European shares are "significantly underpriced" and could double within five years, with a 27 percent total return likely by the end of 2014, bringing stocks back to their 2007 highs, Barclays said.
"European stock markets appear significantly cheap relative to history, relative to other regions globally, and relative to other asset classes," Barclays said in a note.
"Investors in European equities remain unduly risk-averse," even though the 2011-12 crisis environment is now gone, Barclays said. "While the past few months have seen a movement towards a less risk averse set of prices, we suggest that this process has quite a bit further to go."
(Read more: Why Europe may not get much cheaper)
Price-to-book ratios have historically been good indicators of European stock returns, it said, noting the current 1.82 level is generally followed by shares doubling over the next five years.
"The relative price/book on European indices relative to U.S. indices is now at one of the cheapest levels seen since 1975," at around a 30 percent discount, it said. It set a Stoxx 600 index target of 400 for the end of 2014, compared with its current level around 322.42 and its 2007 high around 400.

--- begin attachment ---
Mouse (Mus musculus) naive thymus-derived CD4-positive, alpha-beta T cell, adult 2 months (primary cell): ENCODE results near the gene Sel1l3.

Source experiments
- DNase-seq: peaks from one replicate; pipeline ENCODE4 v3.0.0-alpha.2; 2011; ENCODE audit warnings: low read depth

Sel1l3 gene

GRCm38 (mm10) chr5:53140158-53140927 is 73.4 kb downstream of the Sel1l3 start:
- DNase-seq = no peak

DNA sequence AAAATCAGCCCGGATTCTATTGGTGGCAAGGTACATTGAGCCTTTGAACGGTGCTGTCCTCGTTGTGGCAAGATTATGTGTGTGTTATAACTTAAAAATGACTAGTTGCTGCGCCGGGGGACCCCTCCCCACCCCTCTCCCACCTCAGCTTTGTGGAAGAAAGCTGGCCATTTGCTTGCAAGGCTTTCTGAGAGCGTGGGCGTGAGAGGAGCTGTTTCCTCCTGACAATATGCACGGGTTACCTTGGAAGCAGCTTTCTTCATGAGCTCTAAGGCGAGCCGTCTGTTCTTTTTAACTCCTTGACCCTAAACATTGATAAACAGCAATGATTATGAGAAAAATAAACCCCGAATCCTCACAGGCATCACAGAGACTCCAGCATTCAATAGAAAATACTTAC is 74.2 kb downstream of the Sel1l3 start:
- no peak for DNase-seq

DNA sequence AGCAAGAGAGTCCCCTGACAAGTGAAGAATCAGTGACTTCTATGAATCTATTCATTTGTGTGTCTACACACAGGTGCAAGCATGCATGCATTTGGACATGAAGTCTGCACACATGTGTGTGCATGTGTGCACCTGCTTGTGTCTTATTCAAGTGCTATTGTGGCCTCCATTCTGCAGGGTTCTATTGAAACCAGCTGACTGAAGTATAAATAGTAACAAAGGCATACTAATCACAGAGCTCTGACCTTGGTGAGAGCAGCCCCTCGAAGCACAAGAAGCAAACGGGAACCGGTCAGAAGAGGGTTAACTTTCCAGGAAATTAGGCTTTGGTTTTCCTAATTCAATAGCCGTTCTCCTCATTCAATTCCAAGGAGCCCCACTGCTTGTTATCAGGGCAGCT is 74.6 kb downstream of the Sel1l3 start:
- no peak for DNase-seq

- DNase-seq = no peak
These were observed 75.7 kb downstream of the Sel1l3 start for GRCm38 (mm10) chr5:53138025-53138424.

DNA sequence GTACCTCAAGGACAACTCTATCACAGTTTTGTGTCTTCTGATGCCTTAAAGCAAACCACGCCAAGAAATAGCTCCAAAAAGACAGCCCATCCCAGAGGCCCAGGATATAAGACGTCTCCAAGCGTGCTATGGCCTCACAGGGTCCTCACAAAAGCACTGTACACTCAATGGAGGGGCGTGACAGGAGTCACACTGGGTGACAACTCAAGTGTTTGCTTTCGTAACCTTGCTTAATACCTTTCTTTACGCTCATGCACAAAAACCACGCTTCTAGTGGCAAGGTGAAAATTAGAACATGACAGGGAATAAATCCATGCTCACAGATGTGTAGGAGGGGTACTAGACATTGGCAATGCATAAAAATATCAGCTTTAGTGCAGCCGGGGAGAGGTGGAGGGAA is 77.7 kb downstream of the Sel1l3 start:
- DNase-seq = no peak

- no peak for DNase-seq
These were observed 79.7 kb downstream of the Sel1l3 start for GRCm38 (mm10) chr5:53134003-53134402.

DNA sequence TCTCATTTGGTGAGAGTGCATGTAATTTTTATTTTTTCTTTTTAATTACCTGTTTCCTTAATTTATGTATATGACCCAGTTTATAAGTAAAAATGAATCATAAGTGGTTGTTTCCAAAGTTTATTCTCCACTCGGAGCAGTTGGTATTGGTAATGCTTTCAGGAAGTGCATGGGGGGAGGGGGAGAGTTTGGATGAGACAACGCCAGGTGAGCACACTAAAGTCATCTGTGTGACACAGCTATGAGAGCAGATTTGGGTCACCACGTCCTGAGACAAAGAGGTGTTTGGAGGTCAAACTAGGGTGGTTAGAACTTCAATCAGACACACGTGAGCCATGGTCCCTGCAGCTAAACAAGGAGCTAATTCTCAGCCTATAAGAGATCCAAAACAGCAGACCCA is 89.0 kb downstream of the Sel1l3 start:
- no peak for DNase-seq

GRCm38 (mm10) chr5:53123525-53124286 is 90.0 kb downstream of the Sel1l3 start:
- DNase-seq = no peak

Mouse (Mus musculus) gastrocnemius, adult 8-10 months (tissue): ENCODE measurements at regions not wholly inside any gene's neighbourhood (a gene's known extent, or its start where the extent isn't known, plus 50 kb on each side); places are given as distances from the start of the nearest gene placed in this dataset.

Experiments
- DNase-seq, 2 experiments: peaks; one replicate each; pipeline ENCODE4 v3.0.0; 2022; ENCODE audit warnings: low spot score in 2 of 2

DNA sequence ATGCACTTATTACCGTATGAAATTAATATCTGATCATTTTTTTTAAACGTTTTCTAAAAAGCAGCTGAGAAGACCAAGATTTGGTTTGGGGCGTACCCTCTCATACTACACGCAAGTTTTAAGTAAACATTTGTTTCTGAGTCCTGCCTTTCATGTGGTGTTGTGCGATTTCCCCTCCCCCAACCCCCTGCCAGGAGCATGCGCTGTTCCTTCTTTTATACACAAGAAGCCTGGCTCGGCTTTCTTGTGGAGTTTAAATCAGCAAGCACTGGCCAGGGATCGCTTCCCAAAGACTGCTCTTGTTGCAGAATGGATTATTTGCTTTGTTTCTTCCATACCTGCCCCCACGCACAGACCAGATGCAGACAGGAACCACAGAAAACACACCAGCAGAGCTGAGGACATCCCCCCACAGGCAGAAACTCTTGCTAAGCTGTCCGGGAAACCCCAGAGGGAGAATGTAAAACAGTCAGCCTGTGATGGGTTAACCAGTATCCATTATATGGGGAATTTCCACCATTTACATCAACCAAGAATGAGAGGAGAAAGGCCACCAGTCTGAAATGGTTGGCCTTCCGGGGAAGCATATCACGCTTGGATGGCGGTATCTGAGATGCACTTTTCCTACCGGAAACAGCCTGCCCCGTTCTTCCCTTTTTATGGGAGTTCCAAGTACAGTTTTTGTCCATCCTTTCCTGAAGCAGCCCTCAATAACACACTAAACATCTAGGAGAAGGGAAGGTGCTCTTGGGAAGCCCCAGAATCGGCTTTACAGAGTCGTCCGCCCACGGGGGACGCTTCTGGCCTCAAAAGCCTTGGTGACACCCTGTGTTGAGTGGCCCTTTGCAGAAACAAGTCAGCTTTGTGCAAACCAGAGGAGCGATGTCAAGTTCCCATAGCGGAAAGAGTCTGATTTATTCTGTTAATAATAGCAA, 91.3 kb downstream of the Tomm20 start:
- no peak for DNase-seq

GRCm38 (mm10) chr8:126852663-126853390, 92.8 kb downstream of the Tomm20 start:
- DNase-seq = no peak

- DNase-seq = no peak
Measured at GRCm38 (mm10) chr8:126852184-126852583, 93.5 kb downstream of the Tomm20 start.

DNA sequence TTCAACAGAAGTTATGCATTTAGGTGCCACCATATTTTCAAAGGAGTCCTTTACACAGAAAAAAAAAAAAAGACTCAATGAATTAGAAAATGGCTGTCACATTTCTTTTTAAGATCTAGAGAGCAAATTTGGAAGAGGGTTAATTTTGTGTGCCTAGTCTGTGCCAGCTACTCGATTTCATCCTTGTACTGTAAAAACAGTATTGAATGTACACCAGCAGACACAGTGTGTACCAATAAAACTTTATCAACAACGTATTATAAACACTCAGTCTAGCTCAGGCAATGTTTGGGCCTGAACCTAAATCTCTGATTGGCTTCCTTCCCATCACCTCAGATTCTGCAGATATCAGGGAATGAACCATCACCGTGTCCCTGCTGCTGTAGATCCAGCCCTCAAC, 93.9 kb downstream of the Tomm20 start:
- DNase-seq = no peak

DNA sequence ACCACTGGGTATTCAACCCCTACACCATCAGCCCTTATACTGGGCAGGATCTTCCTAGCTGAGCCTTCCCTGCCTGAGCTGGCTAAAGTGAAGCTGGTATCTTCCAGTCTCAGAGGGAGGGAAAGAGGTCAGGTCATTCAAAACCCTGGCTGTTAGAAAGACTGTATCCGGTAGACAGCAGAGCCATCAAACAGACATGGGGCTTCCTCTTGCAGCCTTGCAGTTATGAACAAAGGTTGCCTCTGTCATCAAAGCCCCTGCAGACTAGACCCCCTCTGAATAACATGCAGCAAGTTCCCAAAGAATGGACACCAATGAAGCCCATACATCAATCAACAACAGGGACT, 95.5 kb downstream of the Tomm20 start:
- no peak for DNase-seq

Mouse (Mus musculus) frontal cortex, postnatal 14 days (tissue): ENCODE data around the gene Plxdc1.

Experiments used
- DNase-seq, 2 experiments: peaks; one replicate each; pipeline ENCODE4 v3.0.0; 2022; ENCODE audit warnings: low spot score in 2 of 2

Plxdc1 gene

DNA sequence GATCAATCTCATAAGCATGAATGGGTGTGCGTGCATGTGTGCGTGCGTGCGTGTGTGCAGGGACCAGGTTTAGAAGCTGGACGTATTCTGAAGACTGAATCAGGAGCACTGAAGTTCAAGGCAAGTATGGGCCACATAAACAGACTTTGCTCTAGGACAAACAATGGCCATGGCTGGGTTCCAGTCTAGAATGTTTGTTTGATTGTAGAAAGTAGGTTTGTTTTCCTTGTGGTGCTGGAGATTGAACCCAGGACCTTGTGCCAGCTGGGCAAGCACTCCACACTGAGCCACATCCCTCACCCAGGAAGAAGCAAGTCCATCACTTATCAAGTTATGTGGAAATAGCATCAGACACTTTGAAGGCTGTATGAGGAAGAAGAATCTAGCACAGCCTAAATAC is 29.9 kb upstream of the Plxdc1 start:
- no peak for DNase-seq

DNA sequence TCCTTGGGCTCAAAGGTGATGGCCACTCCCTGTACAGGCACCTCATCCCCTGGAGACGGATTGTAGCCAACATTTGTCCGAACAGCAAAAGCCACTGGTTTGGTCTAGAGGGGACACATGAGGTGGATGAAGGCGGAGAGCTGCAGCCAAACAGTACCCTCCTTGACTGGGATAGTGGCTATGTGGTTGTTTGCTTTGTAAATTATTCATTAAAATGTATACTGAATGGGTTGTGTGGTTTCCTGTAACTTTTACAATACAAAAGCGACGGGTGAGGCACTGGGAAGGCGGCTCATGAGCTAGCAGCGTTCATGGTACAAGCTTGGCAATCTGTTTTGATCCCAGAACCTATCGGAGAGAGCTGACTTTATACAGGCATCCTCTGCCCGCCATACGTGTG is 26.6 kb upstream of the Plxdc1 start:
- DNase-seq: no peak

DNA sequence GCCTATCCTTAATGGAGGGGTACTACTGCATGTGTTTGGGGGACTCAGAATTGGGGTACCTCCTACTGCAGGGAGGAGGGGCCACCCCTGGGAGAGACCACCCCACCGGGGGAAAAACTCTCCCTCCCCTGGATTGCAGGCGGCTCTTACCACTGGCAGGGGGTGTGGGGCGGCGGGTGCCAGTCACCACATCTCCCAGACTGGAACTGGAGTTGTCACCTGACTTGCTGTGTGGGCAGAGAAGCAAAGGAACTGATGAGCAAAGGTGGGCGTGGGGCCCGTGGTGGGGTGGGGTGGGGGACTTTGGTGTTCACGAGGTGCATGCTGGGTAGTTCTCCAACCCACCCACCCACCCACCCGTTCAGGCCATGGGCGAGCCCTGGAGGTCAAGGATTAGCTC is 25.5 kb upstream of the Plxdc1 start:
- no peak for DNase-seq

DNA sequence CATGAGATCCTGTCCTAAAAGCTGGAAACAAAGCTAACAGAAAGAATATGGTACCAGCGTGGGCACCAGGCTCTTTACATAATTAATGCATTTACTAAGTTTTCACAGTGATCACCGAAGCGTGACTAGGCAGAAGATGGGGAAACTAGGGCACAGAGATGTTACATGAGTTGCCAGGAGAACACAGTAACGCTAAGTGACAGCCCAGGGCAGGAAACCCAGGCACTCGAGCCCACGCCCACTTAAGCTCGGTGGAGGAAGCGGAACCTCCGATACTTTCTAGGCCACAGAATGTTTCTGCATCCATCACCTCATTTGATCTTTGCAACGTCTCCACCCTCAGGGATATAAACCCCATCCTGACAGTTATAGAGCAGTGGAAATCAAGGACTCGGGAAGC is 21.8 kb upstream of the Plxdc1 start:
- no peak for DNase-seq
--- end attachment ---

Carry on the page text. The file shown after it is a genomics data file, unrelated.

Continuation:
Expectations for the region's shares to double in five years may not be far-fetched.
(Read more: Why the euro area remains a good investment bet)
"Unless one holds a bearish view on the Eurozone – that it does go back into crisis – it does seem plausible that it will get good gains," said Shane Oliver, head of investment strategy at AMP Capital.
"A return to more normal valuations would push shares up by about a third," he said. "It might get to a doubling in five years, depending on how long it takes to get profits back up," from their current level below the long-term trend.
While U.S. shares continue to set fresh records, "European stocks are still a long way from record highs. It tells you a lot about the upside potential," he said. He noted the Euro Stoxx index is at 307.62, about 44 percent away from its high of 442.87 in 2007.